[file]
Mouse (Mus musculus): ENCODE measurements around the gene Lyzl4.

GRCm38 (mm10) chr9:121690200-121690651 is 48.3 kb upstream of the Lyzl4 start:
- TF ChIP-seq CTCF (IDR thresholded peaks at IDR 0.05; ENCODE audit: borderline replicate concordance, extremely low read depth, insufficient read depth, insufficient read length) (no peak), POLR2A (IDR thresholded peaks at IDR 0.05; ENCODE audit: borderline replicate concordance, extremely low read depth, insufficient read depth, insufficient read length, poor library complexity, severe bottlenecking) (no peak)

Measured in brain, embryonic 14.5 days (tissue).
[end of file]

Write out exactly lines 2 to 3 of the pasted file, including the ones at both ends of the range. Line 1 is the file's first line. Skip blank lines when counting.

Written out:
GRCm38 (mm10) chr9:121690200-121690651 is 48.3 kb upstream of the Lyzl4 start:
- TF ChIP-seq CTCF (IDR thresholded peaks at IDR 0.05; ENCODE audit: borderline replicate concordance, extremely low read depth, insufficient read depth, insufficient read length) (no peak), POLR2A (IDR thresholded peaks at IDR 0.05; ENCODE audit: borderline replicate concordance, extremely low read depth, insufficient read depth, insufficient read length, poor library complexity, severe bottlenecking) (no peak)